The auditory brainstem implant (ABI), which was conceived by William F. House at the House Ear Institute in Los Angeles, California in the 1970s, is a device that provides auditory sensation by directly stimulating the cochlear nucleus of the brainstem. By bypassing the cochlea and the cochlear nerve, it has become an invaluable resource for hearing rehabilitation in patients with neurofibromatosis type 2. Additional clinical advances have expanded the use of ABIs to pediatric patients, and additional research may establish other clinical applications.
1 The History and Development of Auditory Brainstem Implants
1.1 Early Work in Stimulation of the Brainstem
The first report of stimulation of the human brainstem was published in 1964. In this study, Simmons et al stimulated the inferior colliculus, but this yielded no sound perception or awareness. 1 Several years elapsed before any significant advances were made. At the House Ear Institute (HEI) in Los Angeles, California, William F. House had begun surgical placement of cochlear implants in the late 1960s. He realized that auditory rehabilitation in patients with no auditory nerves, such as patients with neurofibromatosis type 2, remained unaddressed.
House began to design a device to stimulate the cochlear nucleus of the brainstem directly. He enlisted the assistance of Jean Moore, a neuroanatomist at HEI. Moore mapped out the target area for brainstem implantation. Based on his prior experience with the development of the cochlear implant, House designed an initial device with a two-ball-electrode configuration. This communicated percutaneously with an external receiver.
On May 24, 1979, House and William E. Hitselberger operated on a 51-year-old female with a vestibular schwannoma in her only-hearing ear. Following tumor resection, they placed the first auditory brainstem implant (ABI) with the electrode residing next to the cochlear nucleus. This was percutaneously coupled with a modified body-worn Bosch hearing aid. This provided the patient with sound awareness, but by 1980, the patient developed a sensation of “twitching” in the ipsilateral leg. The electrode was deemed to have migrated. The patient continued to use the ABI and external processor until her death in her late 80s.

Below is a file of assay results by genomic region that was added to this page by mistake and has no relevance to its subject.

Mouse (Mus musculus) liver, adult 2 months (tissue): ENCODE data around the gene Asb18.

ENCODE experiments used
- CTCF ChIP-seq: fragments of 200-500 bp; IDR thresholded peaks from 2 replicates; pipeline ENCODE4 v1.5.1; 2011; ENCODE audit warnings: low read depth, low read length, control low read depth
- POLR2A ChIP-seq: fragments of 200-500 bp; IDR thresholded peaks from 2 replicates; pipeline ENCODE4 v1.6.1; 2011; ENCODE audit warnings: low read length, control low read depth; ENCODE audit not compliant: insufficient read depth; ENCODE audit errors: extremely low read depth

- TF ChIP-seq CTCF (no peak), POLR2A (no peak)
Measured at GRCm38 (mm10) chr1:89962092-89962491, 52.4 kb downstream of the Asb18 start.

In conjunction with Douglas McCreery of the Huntington Medical Research Institute (HMRI), House designed a new electrode with a Dacron mesh backing, to which an increasing number of electrodes was later added (Fig. 1.1). This mesh was designed to provide increased stability of the electrode after implantation. In 1981, the original subject underwent a second surgery. The prior electrode was removed, and the new Dacron mesh electrode was placed on the surface of the brainstem. This ABI allowed once again for auditory sensation, and was paired several years later with a House-Sigma single-channel cochlear implant processor. The patient continues to use the ABI and external processor to this day. 2 A seminal paper by Edgerton et al later summarized the preliminary efforts and physiology of direct stimulation of the cochlear nucleus. 3
1.2 Auditory Brainstem Response and Advances in Device Manufacturing
In 1982, Michael D. Waring, an audiologist working with HEI, recorded the first electrically evoked auditory brainstem response from the first ABI recipient previously discussed. This provided additional encouragement, and HEI began to construct and evaluate electrode designs for future ABI devices. J. Phil Mobley and Franco Portillo, engineers with HEI, supervised the installation of fabrication facilities at HEI. In 1984, the first implantation of an ABI device fabricated at HEI was performed.
In 1985, three patients underwent ABI placement. Broken wires and electrode migration were both encountered, but nonetheless the implants showed promise. Technical details were described in a subsequent publication by McElveen et al, which confirmed the feasibility of using the ABI for auditory stimulation. 4 In 1986, HEI received investigational device exemption status from the Food and Drug Administration (FDA) to pursue the ABI program.
Another advance came in 1987, when Portillo suggested the use of braided wires rather than single-stranded wires. Braided wires were more flexible and less prone to breakage. Derald E. Brackmann, a neurotologist at HEI, worked with Portillo to improve the reliability and biocompatibility of the percutaneous plug. The same year, Eisenberg et al published the first audiological perspective on the ABI, confirming that ABI recipients experienced tone perception and significant auditory discrimination exceeding what is expected due to chance. 5